I never forget the time I lived in this old house that had out dated sink plumbing and electrical wiring. I remember being faced with sink plumbing problems every week it seemed. Every time I had to work on the sink or any other plumbing fixture I had to shut off the water to the whole house. I then decided enough of this and installed shutoff valves under the sinks. Since then, I replace many plumbing fixtures in my 38 plus years in the renovation business that I own and operated.
For those who are faced with that same problem or if the shutoff valves need replacement and want to save some money. Follow the steps below.
- Mini tubing cutter
- Basin wrench
- Adjustable wrench or wrenches
- Screw driver
- Reamer brush
- Propane torch
- Flux brush
- A Fire extinguisher if available in case of a fire – or have some water readily available.
- Plumber's emery cloth
Usually sinks and toilets have a fixture shutoff valve. Shut off these valves if you are working on any of these fixtures. If the job involves cutting water lines supplying a kitchen sink or a flush tank and there is no fixture shut off valve, I suggest that this is the perfect time to install one.
To install a shut off valve.
Turn the water main off and turn on the faucet of the fixture you are working on. Also, turn on a faucet from a lower level to drain the water lines that you are working on. Disconnect the supply line from the faucet and heat the fitting that is soldered to the inch inch water supply line and separate it from the water line by pulling and twisting it with pliers. Be careful not to bend the pipe out of round.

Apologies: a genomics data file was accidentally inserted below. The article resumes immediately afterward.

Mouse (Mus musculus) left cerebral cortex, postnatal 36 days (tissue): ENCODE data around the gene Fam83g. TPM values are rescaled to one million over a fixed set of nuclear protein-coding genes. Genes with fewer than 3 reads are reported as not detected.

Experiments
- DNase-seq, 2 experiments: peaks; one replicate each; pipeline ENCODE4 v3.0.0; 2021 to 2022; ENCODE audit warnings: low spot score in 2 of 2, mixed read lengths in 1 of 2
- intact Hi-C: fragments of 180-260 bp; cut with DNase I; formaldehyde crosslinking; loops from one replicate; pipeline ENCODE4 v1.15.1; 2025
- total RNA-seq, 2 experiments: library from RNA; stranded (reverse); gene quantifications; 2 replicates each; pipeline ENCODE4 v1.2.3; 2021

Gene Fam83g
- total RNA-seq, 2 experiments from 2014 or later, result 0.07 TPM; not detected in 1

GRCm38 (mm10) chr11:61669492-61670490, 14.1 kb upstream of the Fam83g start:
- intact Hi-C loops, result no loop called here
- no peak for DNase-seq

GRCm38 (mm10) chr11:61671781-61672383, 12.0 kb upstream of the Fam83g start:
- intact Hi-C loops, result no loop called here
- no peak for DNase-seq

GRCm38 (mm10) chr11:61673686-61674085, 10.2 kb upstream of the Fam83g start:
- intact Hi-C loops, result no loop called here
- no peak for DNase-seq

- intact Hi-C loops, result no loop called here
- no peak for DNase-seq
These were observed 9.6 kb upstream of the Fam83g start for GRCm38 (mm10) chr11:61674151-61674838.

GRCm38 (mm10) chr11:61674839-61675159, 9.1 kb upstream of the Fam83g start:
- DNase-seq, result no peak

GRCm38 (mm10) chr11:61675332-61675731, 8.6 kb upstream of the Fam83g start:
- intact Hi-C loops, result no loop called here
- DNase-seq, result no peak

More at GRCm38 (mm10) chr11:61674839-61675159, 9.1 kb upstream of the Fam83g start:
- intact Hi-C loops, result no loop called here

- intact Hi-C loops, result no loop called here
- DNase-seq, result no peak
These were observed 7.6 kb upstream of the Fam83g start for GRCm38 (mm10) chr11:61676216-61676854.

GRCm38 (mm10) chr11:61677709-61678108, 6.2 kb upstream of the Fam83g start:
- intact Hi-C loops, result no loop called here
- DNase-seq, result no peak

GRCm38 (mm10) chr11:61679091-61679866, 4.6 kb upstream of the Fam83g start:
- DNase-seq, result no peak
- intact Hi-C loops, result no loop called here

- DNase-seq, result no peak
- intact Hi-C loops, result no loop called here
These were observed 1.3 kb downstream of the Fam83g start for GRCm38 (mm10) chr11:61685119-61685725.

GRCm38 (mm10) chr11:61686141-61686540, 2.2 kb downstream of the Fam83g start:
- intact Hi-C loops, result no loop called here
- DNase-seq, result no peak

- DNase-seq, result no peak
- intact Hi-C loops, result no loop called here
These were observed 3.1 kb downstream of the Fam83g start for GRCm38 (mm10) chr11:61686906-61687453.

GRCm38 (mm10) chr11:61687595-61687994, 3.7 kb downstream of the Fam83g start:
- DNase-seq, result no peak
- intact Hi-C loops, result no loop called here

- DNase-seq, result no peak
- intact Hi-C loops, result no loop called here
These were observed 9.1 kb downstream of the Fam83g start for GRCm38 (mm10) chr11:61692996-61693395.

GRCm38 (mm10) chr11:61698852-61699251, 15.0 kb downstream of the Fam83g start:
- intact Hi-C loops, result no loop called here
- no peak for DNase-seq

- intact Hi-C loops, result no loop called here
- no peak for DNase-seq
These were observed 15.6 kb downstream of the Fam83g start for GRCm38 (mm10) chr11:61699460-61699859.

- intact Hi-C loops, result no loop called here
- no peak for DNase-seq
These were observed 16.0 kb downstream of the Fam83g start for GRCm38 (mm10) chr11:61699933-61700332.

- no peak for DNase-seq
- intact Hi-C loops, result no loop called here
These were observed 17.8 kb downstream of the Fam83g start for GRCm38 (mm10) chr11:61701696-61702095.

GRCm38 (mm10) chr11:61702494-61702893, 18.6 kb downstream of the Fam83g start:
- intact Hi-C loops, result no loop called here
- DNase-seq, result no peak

Use a cloth to wipe off as much solder as possible while the solder is still hot. Wear gloves to protect yourself from getting burned. Let the pipe cool off and clean it with plumbers emery cloth and dry fit the fixture shutoff valve to make sure it fits. If it does not fit, clean it again until the valve fits. Clean the inside of the valve (the end that goes on the copper pipe) with a reamer brush.
After taking the shutoff valve off, separate the stem from the valve by undoing the nut that keeps it in place. If you do not the seals will get ruined from the excess heat when soldering. Apply flux to both the end of the copper pipe and the inside of the shutoff valve. Fit the shutoff valve back on the copper pipe and heat it near the end that goes on the copper pipe. When the flux start to sizzle apply the solder around the joint where the valve meets the copper valve.
Note: Bend the solder into a hook 2 or 3 inches long and start soldering from left to right until it start dripping from the bottom.
Wipe off the solder with a cloth while it's still hot and then let it cool off before putting the stem back on. Follow the same procedures for both supply lines.
Shut the valves off, turn the water main back on and test for leaks
Next step is to connect the new supply lines to the sink faucets I like to use the braided stainless steel type. They are easy to work with and lasts a long time. Tighten all connections and check for leaks this time turn on the shutoff valves. If you encounter leaks, tighten the fitting where it is leaking until the leak stops.
Now you can tell your better half what you have just accomplished and reapp in the rewards. Haha!